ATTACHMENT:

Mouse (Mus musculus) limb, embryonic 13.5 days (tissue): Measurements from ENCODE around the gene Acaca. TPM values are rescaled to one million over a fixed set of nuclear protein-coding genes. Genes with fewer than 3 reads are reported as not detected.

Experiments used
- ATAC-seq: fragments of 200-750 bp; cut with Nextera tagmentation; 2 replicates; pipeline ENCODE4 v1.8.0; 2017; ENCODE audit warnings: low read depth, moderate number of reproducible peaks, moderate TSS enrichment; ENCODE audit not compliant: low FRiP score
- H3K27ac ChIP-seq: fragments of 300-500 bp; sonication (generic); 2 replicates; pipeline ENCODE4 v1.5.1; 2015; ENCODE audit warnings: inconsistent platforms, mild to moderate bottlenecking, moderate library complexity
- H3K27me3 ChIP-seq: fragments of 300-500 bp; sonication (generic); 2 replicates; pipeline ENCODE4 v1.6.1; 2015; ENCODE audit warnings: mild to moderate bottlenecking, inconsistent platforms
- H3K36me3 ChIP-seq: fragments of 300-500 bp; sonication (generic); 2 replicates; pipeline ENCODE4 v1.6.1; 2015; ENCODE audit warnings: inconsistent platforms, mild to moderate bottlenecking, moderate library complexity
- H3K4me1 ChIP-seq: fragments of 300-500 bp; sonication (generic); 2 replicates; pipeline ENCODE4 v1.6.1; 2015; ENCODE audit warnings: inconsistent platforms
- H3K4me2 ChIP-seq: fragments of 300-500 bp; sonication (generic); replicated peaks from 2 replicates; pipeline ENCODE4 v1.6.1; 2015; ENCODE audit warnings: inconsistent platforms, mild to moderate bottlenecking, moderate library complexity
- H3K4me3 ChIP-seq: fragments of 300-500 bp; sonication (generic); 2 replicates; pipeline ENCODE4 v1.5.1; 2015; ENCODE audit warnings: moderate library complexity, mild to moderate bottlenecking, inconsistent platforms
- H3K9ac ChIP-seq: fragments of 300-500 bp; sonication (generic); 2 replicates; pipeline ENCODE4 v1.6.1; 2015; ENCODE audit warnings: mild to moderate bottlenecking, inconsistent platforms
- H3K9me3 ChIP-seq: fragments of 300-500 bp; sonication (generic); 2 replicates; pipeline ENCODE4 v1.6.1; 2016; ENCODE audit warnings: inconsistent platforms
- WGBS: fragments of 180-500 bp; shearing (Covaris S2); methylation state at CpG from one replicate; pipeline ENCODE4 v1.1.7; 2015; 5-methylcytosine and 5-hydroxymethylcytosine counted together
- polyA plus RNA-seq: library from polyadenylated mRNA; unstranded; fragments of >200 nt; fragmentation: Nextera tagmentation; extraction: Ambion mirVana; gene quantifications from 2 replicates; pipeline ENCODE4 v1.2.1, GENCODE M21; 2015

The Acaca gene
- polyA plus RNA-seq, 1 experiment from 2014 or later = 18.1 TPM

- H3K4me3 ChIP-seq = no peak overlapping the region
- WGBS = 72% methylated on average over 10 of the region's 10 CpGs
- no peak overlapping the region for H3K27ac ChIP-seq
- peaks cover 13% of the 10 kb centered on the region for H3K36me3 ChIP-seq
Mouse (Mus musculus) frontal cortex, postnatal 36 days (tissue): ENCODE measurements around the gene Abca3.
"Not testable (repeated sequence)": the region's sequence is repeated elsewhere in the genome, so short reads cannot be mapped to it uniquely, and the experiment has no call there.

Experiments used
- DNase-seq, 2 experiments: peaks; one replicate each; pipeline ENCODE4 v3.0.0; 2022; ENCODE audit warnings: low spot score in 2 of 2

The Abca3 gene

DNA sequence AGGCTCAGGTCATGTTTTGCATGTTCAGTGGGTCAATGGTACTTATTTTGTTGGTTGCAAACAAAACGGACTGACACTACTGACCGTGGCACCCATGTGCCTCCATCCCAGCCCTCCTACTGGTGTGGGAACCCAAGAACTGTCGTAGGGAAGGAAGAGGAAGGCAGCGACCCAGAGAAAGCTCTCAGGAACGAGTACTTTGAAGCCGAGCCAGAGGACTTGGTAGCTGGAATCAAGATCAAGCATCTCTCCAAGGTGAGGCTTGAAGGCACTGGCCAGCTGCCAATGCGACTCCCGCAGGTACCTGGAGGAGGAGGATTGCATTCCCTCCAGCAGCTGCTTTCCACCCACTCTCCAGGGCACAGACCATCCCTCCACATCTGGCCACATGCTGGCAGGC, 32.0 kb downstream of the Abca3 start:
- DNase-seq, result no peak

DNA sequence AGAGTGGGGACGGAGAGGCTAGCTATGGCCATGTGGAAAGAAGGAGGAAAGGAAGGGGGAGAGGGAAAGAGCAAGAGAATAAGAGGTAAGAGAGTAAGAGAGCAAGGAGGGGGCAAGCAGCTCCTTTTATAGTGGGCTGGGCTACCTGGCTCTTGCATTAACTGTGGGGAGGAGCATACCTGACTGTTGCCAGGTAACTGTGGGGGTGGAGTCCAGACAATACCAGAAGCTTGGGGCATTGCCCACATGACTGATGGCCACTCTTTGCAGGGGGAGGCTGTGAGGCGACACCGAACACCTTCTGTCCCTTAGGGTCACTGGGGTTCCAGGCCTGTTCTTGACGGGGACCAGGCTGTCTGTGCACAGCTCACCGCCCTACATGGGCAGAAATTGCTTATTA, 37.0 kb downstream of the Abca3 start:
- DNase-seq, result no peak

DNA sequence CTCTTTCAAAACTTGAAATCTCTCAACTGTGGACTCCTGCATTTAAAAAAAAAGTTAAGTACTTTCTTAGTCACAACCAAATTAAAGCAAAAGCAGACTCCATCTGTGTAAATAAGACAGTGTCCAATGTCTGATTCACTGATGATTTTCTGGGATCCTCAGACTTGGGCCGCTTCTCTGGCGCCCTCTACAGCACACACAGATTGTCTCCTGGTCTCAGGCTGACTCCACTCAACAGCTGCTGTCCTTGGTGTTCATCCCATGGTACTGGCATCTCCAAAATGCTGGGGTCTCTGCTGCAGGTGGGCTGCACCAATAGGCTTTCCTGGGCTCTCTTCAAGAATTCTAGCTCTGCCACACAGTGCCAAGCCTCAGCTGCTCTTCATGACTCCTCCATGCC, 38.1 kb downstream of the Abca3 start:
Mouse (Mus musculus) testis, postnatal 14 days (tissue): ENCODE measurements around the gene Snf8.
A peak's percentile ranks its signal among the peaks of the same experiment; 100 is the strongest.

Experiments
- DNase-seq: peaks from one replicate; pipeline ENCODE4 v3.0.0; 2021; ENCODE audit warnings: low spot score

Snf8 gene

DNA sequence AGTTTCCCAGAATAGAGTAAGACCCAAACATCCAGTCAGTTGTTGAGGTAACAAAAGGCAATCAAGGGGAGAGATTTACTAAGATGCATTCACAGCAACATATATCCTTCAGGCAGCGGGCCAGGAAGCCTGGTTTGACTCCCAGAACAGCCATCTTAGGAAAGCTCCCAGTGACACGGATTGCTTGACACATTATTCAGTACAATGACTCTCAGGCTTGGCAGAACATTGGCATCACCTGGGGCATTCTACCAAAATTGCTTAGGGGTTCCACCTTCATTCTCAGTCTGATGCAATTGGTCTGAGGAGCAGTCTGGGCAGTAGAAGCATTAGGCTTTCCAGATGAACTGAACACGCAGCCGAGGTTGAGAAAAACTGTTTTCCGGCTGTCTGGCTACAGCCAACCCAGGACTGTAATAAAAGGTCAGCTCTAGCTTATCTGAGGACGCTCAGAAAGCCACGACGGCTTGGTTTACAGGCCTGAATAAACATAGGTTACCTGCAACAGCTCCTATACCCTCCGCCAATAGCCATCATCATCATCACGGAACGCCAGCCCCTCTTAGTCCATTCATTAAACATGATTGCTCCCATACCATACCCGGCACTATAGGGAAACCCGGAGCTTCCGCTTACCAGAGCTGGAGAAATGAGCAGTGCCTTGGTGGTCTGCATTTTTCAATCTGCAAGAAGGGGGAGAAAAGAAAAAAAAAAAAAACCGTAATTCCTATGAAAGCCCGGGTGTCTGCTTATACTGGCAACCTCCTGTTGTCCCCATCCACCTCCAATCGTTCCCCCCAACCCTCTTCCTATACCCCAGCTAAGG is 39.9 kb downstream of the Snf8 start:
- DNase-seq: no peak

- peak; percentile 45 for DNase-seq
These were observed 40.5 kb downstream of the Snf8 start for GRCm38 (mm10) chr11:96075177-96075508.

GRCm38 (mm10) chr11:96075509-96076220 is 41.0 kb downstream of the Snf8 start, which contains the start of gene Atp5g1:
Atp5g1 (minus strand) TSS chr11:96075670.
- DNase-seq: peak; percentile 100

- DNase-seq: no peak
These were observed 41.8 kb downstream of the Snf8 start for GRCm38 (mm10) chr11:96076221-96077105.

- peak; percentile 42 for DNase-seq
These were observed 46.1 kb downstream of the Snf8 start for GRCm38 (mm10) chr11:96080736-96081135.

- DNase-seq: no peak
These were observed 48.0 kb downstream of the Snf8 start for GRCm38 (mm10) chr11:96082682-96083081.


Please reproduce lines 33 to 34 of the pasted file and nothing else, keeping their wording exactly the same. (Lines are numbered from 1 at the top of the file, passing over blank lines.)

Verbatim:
- DNase-seq: peaks from one replicate; pipeline ENCODE4 v3.0.0; 2021; ENCODE audit warnings: low spot score

Snf8 gene